Art

'Roppongi Crossing': The right connections

by John L. Tran

Contributing Writer

If you’re going to see big cartoon characters in an art gallery, the Mori Art Museum (MAM) is a good place to do it.

The museum’s voluminous spaces lend themselves well to visually dramatic works that catch your attention in a flash before taking you aside to impart their particular concerns at greater length. For the 15th anniversary of “Roppongi Crossing,” the venue’s regular survey of contemporary art in Japan, the museum has decided MAM’s gotta do what MAM’s gotta do, and curate the exhibition completely in-house — a first for the event.

The result, titled “Connexions,” is a collection of works that is bold and coherent as a complete show, but also has plenty of untameable oddity that makes it worthwhile to take your time over each piece.

Putting Takehiro Iikawa’s “Decoratorcrab — Mr. Kobayashi, the Pink Cat” as the opening work of this year’s exhibition is very MAM. It’s flamboyant and accessible. If it only had this going for it, that would be disappointing, but the monumental crab-disguised-as-a-cat is also a tease. The installation, which is claustrophobically squeezed into a space that only just contains it, is meant to be impossible to photograph in its entirety. Iikawa also explores the issue of not being able to see the whole picture with additional works of beautiful night photography of spot-lit objects surrounded by blackness.

Nobuaki Takekawa also invokes cats and cuteness for subversive ends in his “Posters of the Cat Olympics” and installation “Cat Olympics: Opening Ceremony,” which features hundreds of colorfully glazed ceramic figurines. The rubric for Takekawa’s work describes the artist’s motivation for pairing cats and the world’s foremost international sporting event as being the trauma of his cat getting killed in a traffic accident, mixed with anger at the shady politics behind the Tokyo 2020 Olympics. Sadness or anger may not be the first emotions evoked by these playful and seemingly comedic works, but considering that social and political issues have been consistently prominent in Takekawa’s art, there is pathos and abjection behind the cheery images of cats at play.

Bontaro Dokuyama
Bontaro Dokuyama’s ‘My Anthem’ (2019) | KIOKU KEIZO, PHOTO COURTESY OF MORI ART MUSEUM. TOKYO

Questions about the moral standing of Japan’s leadership are also behind Fukushima native Bontaro Dokuyama’s collaborative community project “Over There” and video piece “My Anthem.” For the first of these, Dokuyama conducted workshops with people displaced by the 2011 tsunami and radiation from the Fukushima No. 1 power plant meltdown. Dokuyama worked with the them to create masks using scraps of newsprint, photographs and wrapping paper. These masks are displayed alongside video portraits of their creators pointing toward their lost homes. In “My Anthem,” Taiwanese seniors who grew up during the Japanese occupation recount their experiences of having to learn Japanese as the official language and sing some of the Japanese songs they were obliged, or happened to memorize.

While the works of Takekawa and Dokuyama seem to be driven by a strong will to engage with social issues, they are ambiguous rather than confrontational. This fits well with the exhibition theme of connecting, as does the two artists’ juxtaposition of disparate topics, though whether the ambiguity is useful for truly advancing discussion on the Olympics, disaster mitigation or the history of Japanese colonialism is debatable.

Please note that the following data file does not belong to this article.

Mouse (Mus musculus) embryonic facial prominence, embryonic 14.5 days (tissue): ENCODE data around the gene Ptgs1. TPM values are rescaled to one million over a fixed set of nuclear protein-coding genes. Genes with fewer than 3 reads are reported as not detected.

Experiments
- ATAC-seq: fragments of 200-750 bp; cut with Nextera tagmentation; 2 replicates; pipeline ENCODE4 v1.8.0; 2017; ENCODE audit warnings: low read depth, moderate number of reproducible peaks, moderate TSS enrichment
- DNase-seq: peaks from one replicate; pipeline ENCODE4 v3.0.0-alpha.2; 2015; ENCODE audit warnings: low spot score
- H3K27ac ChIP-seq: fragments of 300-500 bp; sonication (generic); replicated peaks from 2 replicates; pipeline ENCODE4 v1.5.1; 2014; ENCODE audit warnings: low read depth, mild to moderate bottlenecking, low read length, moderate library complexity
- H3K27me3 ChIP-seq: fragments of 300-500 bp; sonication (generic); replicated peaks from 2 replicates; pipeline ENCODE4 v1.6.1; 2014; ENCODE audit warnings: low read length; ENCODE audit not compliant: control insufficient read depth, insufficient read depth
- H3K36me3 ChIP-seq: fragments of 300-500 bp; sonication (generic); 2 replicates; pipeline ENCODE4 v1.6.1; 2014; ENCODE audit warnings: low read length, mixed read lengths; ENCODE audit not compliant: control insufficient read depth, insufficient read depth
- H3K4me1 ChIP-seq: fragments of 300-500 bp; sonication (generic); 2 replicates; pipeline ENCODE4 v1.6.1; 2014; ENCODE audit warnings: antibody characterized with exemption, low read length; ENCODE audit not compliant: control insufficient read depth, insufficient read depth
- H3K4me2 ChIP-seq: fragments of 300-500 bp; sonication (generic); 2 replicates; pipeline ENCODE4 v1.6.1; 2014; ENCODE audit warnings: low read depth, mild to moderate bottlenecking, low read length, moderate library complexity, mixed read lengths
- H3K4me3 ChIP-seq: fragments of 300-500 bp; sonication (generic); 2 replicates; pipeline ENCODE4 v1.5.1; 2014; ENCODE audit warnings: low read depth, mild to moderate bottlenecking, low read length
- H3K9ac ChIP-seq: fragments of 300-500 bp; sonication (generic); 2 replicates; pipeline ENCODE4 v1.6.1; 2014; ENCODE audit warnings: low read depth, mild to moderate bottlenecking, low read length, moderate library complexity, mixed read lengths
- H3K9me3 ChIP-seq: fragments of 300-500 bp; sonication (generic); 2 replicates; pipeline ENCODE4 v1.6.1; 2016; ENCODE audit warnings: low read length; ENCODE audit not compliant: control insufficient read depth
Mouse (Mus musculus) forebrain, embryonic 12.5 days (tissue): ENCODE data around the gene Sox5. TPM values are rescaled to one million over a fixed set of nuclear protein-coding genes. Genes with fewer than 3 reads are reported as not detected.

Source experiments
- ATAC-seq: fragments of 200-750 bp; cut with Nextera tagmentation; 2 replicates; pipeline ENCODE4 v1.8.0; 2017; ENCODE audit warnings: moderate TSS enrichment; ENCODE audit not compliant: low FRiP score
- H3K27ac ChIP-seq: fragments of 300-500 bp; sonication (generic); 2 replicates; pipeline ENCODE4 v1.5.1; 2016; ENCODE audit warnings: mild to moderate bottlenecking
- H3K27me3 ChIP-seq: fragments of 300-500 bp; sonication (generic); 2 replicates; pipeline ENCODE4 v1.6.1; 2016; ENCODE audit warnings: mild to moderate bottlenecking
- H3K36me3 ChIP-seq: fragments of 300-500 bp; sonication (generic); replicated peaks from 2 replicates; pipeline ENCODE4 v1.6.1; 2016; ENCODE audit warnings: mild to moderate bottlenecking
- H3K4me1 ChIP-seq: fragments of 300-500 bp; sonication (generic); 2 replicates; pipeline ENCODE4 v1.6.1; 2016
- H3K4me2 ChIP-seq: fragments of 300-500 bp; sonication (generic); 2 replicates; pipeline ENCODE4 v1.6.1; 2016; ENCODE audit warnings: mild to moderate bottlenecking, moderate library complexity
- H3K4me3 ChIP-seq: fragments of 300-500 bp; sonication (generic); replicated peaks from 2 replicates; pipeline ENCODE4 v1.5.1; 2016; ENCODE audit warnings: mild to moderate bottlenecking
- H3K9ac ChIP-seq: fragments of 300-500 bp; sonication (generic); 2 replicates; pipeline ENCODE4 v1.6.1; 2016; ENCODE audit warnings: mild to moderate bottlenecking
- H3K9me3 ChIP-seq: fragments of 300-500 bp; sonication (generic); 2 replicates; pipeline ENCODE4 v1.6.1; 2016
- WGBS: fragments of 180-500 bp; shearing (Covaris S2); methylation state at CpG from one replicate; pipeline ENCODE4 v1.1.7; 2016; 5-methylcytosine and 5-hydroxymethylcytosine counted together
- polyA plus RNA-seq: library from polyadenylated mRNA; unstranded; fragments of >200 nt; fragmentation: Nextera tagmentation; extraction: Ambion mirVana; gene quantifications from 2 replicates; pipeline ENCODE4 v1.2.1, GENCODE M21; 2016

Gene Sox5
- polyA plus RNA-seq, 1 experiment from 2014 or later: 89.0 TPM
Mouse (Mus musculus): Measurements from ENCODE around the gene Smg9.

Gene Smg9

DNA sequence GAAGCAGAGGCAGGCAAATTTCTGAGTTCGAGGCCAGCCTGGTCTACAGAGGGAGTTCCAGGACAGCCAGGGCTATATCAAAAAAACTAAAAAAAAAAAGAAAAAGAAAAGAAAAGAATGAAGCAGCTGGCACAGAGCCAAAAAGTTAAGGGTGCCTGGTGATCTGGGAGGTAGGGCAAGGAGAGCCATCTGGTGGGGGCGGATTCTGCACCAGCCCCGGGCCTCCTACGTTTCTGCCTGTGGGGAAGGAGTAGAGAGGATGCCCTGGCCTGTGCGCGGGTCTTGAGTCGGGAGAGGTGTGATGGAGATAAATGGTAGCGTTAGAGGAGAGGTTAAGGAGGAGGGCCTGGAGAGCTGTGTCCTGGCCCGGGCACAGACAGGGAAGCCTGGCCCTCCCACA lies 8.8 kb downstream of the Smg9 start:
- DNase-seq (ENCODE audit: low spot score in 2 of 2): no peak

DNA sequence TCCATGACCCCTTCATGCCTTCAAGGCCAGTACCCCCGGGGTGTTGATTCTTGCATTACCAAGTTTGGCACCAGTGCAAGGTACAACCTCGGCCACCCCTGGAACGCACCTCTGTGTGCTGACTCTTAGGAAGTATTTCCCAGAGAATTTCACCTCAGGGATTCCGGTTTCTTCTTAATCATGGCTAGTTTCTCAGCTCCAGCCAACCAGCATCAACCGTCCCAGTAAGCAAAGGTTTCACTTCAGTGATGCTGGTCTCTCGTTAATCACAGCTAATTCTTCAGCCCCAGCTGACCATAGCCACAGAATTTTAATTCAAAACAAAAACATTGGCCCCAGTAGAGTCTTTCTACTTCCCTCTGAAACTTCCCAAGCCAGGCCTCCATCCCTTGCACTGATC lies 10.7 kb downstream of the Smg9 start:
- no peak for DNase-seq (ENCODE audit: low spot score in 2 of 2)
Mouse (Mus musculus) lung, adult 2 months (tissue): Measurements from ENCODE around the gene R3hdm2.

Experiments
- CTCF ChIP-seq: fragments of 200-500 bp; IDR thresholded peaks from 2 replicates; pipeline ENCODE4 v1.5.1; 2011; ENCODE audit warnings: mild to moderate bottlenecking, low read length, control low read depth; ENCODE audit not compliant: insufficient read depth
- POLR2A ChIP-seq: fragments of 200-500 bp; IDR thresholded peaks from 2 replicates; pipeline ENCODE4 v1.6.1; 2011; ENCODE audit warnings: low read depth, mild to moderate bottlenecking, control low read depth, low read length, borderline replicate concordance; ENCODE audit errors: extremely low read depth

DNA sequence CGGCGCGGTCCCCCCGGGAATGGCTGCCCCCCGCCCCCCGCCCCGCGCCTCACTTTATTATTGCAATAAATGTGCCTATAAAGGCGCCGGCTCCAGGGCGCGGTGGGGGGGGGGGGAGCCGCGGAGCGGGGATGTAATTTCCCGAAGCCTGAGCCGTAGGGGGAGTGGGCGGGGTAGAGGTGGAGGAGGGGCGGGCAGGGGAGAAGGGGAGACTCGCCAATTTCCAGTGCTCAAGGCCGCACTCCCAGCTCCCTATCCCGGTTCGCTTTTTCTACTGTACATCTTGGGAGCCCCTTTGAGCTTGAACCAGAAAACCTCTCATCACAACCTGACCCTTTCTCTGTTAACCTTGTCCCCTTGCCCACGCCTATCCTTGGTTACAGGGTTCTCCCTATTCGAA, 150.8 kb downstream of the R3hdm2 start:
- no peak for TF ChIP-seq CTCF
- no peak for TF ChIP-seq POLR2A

Yuichiro Tamura
Yuichiro Tamura’s ‘MJ’ (2018) | COURTESY: YUKA TSURUNO GALLERY, TOKYO, PHOTO BY KIOKU KEIZO, PHOTO COURTESY OF MORI ART MUSEUM

Ambiguity and odd juxtapositions, however, do work unambiguously well in Yuichiro Tamura’s “MJ.” The piece combines several screens showing footage from Apollo 8’s 1968 orbit of the moon, a video explaining Michael Jackson’s signature moonwalk dance move, a static video night view over a Tokyo childcare center that Jackson visited in 2006 and a scaled-down school theater stage.

It sounds very silly, maybe even a bit psychotic; like a fan that has built a creepy amateurish shrine to their idol in their basement. Tamura is no amateur, though. The combination of a banal view of Tokyo rooftops, cheesy projection of a Michael Jackson silhouette on the theater stage, plodding description of how the moonwalk is done and audio of astronaut Jim Lovell reading bible verses from lunar orbit caused the hairs on the back of my neck to rise.

Fumiaki Aono
Fumiaki Aono’s ‘Mending, Substitution, Consolidation, Serial Arrangement, ‘Restoration of a Mercedes-Benz,’ Tokyo/Miyagi (a car buried in the ground of the Satohama Shell Mound in Okumatsushima)’ (2018) et al. | KIOKU KEIZO, PHOTO COURTESY OF MORI ART MUSEUM, TOKYO

Why? Broadly speaking, for similar reasons that Fumiaki Aono’s assemblages made from cars and junk and Nobuko Tsuchiya’s installation “So This Cell is Made of Strawberry Ice Cream! …. Hmm …. What?” are so brilliant. Aono uses junk and detritus gathered up from the mud left behind by the 2011 tsunami and has made monumental but forlorn objects that counterpoint the grandiosity and cleanliness of the museum’s big, white spaces. Tsuchiya’s flaccid pink rubber sack connected to a metal bucket with a thin bit of tubing is similarly evocative of our partial and fleeting ability to connect to a greater cosmos. All these works are composed with precision and intelligence. They are cryptic, but also eloquent about the absurdity and contradictions of the human condition, or to put it another way: They are sublime.

The pink cat merchandise in the MAM store is also pretty good.

“Roppongi Crossing 2019: Connexions” at the Mori Art Museum runs until May 26; ¥1,800. For more informaiton, visit www.mori.art.museum/en.